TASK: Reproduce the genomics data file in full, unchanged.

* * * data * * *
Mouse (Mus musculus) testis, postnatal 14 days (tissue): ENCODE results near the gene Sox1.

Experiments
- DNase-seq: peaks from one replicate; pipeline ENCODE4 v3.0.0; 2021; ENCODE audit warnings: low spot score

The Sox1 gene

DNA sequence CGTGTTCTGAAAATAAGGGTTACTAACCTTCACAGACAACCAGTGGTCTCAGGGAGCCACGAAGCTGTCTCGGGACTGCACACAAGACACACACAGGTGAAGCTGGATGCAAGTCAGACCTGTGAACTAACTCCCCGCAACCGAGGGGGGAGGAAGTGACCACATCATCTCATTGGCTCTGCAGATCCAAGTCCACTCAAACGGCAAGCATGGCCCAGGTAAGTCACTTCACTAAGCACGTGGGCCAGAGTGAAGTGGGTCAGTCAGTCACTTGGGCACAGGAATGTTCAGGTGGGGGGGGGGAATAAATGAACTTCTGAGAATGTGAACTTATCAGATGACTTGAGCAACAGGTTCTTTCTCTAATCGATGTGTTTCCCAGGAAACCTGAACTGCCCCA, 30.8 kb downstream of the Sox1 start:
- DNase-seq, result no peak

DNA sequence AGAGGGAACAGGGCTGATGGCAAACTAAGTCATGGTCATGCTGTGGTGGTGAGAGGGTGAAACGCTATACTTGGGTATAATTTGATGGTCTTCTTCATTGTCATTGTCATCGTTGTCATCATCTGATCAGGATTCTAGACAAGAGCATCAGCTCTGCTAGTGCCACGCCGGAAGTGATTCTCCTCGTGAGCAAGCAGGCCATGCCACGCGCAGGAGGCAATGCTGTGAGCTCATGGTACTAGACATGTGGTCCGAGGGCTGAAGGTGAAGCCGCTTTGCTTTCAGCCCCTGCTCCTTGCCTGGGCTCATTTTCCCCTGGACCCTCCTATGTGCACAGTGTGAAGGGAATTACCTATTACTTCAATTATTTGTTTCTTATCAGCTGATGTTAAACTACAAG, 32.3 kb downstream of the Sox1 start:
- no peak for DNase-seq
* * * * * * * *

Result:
Mouse (Mus musculus) testis, postnatal 14 days (tissue): ENCODE results near the gene Sox1.

Experiments
- DNase-seq: peaks from one replicate; pipeline ENCODE4 v3.0.0; 2021; ENCODE audit warnings: low spot score

The Sox1 gene

DNA sequence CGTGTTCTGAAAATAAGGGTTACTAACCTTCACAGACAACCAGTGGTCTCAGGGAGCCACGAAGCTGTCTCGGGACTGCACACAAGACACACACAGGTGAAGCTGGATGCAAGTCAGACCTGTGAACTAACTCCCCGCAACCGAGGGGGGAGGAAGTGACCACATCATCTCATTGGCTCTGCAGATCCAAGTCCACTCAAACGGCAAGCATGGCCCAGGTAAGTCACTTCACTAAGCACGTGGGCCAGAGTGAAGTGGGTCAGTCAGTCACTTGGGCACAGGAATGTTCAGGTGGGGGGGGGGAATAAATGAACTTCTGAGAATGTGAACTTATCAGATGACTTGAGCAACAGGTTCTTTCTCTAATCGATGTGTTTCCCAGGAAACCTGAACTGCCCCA, 30.8 kb downstream of the Sox1 start:
- DNase-seq, result no peak

DNA sequence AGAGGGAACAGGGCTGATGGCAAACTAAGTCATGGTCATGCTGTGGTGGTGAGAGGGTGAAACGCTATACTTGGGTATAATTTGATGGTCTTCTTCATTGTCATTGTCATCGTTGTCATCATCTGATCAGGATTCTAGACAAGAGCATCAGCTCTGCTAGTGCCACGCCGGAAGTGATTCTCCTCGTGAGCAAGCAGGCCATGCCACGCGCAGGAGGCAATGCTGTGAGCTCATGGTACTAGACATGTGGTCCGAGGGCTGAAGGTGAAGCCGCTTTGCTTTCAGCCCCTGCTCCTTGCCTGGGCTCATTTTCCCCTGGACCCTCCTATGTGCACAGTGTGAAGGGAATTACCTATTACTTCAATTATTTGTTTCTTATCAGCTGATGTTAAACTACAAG, 32.3 kb downstream of the Sox1 start:
- no peak for DNase-seq